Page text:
Symbols are the language of religion and faith. Since belief often fails to conform to words, humans for all of time have tapped into the emotional connection to spirituality through imagery.
In modern Paganism and Wicca, there are a number of popular and common symbols. This is a brief introduction largely from my own research. I encourage my lovely readers to really sit with these symbols to discover their meanings for themselves.
The symbolism of the pentacle is ancient, but not so mysterious. It is a star, which largely correlates to hope and wisdom. In modern Wicca the pentacle symbolizes the convergence of the elements earth, air, fire, water, and spirit. Many practitioners also connect it to the number 5, which is the number of balance.
It is used as the major public symbol of Paganism. In 2007 the U.S. military recognized the pentacle by allowing it on the grave markers of Wiccan and Pagan soldiers and veterans.
The triple goddess refers to the modern theology of the Maiden, the Mother, and the Crone. The Maiden is the young, youthful goddess bright with energy, possibility, and potential. The Mother is full of compassion and caring and is often depicted fully pregnant. The Crone is the experienced Goddess deep with wisdom and knowledge. To tap into the full power of the Goddess, witches and Pagans use this symbol of the waxing, full, and waning moon as a point of convergence of all three energies.
Some practitioners add the Queen–the Goddess at the height of her power and prestige–to the triple goddess by adding a crown to the full moon.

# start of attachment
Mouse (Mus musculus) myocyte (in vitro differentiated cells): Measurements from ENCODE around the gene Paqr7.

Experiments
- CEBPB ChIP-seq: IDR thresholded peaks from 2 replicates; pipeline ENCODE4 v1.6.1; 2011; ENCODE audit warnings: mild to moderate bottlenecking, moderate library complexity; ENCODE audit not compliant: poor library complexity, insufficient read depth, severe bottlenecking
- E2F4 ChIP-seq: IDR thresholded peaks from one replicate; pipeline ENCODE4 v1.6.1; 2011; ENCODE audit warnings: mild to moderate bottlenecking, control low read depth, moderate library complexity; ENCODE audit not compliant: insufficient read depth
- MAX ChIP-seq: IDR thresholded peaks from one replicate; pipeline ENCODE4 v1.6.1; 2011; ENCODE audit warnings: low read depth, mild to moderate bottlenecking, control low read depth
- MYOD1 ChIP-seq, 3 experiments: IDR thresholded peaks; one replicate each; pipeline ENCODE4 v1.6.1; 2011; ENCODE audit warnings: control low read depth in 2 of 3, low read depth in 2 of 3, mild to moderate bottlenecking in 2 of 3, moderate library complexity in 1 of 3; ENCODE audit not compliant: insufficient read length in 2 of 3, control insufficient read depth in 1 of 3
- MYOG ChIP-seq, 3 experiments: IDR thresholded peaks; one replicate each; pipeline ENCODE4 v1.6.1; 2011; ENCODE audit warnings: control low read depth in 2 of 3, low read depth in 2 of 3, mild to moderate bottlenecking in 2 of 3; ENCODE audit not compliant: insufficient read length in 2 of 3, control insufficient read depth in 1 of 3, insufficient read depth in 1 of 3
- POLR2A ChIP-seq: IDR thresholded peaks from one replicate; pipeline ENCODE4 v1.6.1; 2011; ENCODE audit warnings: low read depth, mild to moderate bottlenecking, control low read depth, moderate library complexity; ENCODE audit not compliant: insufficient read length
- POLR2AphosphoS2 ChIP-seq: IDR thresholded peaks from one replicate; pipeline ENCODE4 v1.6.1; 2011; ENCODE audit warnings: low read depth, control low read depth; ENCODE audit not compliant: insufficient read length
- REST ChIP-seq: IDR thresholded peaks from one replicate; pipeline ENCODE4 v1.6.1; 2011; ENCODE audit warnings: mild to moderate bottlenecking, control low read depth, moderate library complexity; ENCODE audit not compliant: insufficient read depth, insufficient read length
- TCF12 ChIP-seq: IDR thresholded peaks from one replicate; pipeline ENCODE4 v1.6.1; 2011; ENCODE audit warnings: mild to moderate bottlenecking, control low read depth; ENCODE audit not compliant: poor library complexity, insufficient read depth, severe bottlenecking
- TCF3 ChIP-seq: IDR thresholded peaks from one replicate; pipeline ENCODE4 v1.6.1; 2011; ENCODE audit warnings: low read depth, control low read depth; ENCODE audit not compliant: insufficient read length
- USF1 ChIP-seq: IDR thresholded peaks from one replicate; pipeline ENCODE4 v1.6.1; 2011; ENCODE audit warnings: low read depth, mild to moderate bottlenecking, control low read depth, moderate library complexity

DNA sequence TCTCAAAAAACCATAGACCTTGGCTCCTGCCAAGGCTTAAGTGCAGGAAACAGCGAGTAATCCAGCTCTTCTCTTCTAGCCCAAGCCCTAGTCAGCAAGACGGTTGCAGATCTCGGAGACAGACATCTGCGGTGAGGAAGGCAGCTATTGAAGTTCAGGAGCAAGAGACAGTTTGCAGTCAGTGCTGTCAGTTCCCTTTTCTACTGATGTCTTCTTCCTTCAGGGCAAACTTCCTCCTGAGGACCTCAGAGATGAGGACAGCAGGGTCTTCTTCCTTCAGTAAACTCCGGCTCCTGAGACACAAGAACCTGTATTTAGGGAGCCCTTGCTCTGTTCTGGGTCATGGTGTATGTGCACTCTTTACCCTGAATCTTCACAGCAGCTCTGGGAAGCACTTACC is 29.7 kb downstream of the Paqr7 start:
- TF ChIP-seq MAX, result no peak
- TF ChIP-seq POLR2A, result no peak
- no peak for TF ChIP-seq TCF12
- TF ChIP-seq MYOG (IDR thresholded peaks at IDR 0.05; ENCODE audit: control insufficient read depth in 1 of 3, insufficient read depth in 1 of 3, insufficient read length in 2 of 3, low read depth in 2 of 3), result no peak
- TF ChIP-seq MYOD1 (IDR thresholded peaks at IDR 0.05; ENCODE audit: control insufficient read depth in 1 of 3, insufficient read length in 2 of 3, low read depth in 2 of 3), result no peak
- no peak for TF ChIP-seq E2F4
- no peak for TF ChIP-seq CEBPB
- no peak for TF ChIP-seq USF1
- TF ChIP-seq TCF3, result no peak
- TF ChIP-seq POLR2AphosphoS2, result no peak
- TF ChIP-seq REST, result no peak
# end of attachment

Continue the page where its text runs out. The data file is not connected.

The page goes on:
The consort of the Triple Goddess, the Horned God is all that is wild and primal. Largely this symbol is used in reference to gods of the hunt such as Cernunnos. This concept has been vilified over the years by connecting Him with the Devil. However this God is thousands of years older than Christianity and does not refer to anything evil or negative.
This symbol has seeped into popular culture with the “rock on” hand gesture.
Tree of Life
Trees are sacred to a number of religions. The Romans and Celts used groves of trees as meeting and ritual places. The Norse believe in the World Tree Yggdrasil which connects all of realms of the human and sacred. Even Christians refer to the cross in which Christ was crucified as a tree. Individual types of trees are connected to different teachers, deities, and spiritual guides. For example, the Buddha sat beneath the bodhi tree to gain enlightenment.
In Wicca it largely refers to greater wisdom and connection to the Gods.
The spiral refers to a number of different concepts: the connection of energy and all beings, the path to wisdom, the life cycle, etc. One variation of the spiral is the maze or the labyrinth, which is a scene in mythology and architecture. These paths of wisdom exist all over the world at many mundane and spiritual sites, including Hampton Court Palace in England and Haeinsa Temple in South Korea.
© Ariadne Woods